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Another case that reflected Swamiji’s spirit to do good was that of a circle inspector in the Khambhat area. His occupation was very lucrative because he had the power to sanction any planning or construction in the villages or towns under his control. Invariably, people offered him fat bribes to approve their projects. He writes: “Before I came into Satsang I used to accept a lot of bribes. To tell you the truth I had a very strong affinity for taking bribes. It was an addiction! I could not resist the opportunity no matter how firm I tried to be. There have been days when I’d get upset or didn’t enjoy lunch because I didn’t get any bribes. You probably think this a bit too silly or far-fetched, but it’s true! However, all this disappeared when I met Swamishri in 1981. He put the kanthi around my neck and told me to live a pure, moral life. That first meeting with him transformed my life. I’ve remained faithful to his word ever since. It’s been nine years and in spite of threats from people I’ve refused and remained resolute. My transformation surprises my colleagues. But personally I’m very happy and glad for the change Swamiji brought in my life.”
There’s a teacher who had a volatile nature. The slightest disturbance inflamed him. His anger was like the bursting of a hydrogen balloon. He describes what he was like before: “One afternoon I retired for a short nap. A little while later my daughter switched on the radio. I gently told her to switch it off because I couldn’t sleep. And she did. Then several minutes later, thinking that I was asleep, she switched it on again keeping the volume low. But I was still awake. And in a flash of anger I got up and smashed the radio. I didn’t realize then that I had destroyed my own radio. When I went to the repair shop I was told the radio is beyond repair. I then realized the extent of my fury.
“On another occasion my son’s exam was coming up. Instead of preparing for the exam he was riding his bicycle. I told him to get off and start studying. He took it in a light vein and kept on riding. This blew my kettle. Without uttering another word I went up to him, snatched his cycle away, turned it upside down to rest it on its seat. Then, I started battering the wheels with a club. After five minutes, I hanged the cycle on the wall and went inside, all red and fuming!
“But everything changed when I met Swamishri in Bochasan. I confessed to him about my nature and asked for his blessings. Swamishri said, ‘Chant Swaminarayan, Swaminarayan whenever you feel angry.’ It’s been four years now and by Swamiji’s grace my anger has nearly vanished. I’m grateful to Swamishri for the change he brought into my life.”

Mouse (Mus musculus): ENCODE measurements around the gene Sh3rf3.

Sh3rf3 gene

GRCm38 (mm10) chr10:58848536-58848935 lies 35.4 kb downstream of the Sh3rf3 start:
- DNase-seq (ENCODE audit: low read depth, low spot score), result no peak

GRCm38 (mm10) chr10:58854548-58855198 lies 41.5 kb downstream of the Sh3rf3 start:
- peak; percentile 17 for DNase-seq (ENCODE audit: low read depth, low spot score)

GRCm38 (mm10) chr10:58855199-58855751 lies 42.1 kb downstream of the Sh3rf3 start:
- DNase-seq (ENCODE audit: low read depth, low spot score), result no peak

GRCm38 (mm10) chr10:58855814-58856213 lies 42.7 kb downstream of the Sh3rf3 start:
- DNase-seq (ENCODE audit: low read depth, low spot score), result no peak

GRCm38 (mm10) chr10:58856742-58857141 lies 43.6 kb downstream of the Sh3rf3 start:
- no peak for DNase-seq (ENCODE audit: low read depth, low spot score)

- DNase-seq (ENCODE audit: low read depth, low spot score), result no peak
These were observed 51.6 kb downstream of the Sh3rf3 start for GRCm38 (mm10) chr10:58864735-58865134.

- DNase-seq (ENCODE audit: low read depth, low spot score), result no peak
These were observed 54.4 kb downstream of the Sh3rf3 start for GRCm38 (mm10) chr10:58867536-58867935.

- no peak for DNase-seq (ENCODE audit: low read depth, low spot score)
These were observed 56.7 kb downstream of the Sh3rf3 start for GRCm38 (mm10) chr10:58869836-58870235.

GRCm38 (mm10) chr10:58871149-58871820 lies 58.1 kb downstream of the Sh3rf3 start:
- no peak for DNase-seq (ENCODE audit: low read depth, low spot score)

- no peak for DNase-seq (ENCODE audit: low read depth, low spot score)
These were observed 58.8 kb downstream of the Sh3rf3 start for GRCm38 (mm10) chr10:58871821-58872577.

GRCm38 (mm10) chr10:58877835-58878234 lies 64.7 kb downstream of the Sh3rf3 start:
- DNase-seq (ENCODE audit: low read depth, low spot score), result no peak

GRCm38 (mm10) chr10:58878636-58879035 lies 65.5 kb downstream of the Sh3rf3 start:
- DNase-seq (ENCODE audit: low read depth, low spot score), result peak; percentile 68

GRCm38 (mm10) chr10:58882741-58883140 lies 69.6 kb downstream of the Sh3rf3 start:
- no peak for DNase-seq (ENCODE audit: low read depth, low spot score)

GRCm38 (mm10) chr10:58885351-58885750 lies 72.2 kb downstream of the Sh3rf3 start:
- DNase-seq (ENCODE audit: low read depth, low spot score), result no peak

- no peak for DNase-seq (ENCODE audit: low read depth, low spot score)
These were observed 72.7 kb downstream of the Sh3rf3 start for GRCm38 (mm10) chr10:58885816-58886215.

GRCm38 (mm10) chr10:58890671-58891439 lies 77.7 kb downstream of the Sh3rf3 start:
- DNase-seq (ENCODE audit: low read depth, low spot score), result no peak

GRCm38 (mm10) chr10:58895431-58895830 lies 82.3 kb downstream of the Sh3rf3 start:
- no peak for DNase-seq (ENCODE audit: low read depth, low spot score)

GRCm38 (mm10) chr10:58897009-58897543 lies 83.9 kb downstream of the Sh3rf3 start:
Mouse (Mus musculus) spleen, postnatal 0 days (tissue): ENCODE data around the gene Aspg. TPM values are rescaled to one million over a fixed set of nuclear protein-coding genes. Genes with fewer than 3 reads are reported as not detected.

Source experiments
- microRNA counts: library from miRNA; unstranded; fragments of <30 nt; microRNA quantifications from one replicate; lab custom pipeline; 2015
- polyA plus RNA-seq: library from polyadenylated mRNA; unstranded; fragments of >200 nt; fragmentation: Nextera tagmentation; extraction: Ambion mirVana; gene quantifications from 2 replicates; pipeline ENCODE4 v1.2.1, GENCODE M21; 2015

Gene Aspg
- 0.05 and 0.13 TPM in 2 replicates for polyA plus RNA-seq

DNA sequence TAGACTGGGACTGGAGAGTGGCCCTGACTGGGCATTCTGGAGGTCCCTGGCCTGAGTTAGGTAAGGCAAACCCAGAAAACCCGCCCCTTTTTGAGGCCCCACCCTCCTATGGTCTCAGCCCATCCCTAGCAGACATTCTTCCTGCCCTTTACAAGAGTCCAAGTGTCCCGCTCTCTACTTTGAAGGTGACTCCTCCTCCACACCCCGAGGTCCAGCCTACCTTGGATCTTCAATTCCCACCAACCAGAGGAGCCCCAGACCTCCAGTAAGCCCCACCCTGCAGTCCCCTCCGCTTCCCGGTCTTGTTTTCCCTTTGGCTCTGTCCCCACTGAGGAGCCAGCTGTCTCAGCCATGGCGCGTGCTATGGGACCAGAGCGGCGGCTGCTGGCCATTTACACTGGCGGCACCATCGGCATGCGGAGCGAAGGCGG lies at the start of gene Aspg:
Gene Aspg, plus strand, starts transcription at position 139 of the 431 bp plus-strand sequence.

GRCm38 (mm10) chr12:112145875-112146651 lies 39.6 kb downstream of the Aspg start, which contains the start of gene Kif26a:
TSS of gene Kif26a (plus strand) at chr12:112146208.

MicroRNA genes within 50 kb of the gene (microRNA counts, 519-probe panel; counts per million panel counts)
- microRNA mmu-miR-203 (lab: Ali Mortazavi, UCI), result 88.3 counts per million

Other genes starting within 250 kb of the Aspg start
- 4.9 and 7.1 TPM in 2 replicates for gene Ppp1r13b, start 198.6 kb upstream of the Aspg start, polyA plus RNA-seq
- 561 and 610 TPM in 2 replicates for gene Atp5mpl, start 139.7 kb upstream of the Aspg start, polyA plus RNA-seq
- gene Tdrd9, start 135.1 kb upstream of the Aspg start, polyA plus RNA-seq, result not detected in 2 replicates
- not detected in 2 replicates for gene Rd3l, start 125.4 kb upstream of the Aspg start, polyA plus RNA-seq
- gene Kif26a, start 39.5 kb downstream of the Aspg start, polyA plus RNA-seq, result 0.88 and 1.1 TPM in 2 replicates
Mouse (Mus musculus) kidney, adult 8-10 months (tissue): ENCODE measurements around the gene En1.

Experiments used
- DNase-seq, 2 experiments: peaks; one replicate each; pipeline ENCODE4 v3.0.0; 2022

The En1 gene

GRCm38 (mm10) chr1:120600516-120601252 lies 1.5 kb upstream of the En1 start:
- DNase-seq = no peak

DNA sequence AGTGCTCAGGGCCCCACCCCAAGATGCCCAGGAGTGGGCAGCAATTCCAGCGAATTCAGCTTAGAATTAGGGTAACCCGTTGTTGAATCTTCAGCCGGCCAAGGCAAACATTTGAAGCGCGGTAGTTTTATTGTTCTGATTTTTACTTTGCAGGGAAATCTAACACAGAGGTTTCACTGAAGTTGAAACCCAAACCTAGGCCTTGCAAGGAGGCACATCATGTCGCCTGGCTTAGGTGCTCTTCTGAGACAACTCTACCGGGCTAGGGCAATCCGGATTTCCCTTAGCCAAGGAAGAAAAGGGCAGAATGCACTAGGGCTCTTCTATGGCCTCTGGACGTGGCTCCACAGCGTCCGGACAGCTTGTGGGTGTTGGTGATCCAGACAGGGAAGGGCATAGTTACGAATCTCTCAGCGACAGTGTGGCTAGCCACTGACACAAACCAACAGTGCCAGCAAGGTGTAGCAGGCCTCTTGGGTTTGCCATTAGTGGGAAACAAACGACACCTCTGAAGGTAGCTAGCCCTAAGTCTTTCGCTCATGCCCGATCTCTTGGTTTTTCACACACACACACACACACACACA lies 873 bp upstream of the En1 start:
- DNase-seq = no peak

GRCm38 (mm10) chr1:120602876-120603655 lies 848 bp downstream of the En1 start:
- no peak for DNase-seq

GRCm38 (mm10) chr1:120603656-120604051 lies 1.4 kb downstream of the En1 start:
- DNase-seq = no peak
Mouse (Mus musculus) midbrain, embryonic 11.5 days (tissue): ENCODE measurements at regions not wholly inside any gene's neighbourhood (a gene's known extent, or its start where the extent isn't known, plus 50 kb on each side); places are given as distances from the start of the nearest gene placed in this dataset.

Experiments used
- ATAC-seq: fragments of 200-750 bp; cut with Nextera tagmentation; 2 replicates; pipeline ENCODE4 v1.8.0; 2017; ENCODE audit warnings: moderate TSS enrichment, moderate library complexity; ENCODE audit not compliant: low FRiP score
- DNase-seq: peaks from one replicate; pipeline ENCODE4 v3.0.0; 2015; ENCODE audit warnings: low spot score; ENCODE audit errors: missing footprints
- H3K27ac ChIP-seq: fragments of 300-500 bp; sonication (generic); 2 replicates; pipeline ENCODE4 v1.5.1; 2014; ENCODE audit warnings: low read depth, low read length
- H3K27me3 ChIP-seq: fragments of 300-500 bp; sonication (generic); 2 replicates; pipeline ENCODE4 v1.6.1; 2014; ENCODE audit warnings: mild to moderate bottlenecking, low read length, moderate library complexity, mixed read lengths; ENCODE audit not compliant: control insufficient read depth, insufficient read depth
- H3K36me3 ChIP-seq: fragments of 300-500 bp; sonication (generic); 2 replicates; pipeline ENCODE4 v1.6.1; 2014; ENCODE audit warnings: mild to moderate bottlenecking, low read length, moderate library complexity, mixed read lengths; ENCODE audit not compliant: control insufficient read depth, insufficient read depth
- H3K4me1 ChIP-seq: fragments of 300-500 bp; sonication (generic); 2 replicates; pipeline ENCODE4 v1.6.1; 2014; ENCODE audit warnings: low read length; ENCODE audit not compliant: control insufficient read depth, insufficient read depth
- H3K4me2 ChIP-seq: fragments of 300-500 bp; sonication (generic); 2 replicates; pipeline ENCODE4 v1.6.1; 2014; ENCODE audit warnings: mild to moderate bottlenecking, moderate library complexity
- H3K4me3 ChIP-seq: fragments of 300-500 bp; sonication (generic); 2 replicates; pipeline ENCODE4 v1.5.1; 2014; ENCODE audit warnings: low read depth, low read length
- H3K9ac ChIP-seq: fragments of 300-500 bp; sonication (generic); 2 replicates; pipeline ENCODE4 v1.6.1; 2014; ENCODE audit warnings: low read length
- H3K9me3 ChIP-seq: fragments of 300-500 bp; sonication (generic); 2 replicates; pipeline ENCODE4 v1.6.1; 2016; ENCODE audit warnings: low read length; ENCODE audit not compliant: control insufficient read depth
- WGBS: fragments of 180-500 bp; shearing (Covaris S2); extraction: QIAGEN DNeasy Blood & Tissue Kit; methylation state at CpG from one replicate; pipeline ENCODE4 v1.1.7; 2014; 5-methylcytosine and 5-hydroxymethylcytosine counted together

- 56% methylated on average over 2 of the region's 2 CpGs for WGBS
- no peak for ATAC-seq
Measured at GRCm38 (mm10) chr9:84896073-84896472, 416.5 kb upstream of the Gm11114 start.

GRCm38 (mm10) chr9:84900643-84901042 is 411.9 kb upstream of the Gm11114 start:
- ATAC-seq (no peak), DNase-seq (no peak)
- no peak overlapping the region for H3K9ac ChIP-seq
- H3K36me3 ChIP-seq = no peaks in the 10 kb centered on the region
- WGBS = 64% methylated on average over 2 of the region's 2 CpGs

Another story that portrayed Swamishri’s mission to transform and redeem the worst of people was that of Himatsinh. He was notorious for his criminal acts. He himself said that even ten Joban Pagis could not be compared to him in violence and viciousness. Himatsinh indulged in all the worldly sins and was the bully of the town. No one dared confront him on any matter. He never hesitated in wielding a knife or a gun to settle even petty matters. All day long he smoked and drank. But for the last three years Himatsinh is a new man. In 1987, his first meeting with Swamishri changed his life. He shed his old cruel ways, accepted the kanthi and became a practising devotee. Now he is active in correcting and mending others from their sinful ways. He often says that if Swamiji had not saved him he would have been either murdered or put behind bars for life.
Years of enmity and bad blood between two people, two families or two villages are difficult and sometimes impossible to defuse. Kukud and Odarka are two villages in the Bhavnagar district. 200 years ago blood was shed because of a debatable strip of land between the outskirts of both the villages. The incident described in ‘Saurashtra ni Ras Dhaar’ describes how the feud erupted, “The people of Odarka were roused by the call that the debatable land was being tilled by the darbars [people belonging to the warrior class] of Kukud. They took whatever they found in their hands and hurriedly went to challenge them, ‘Why do you till our land, they bristled with anger?’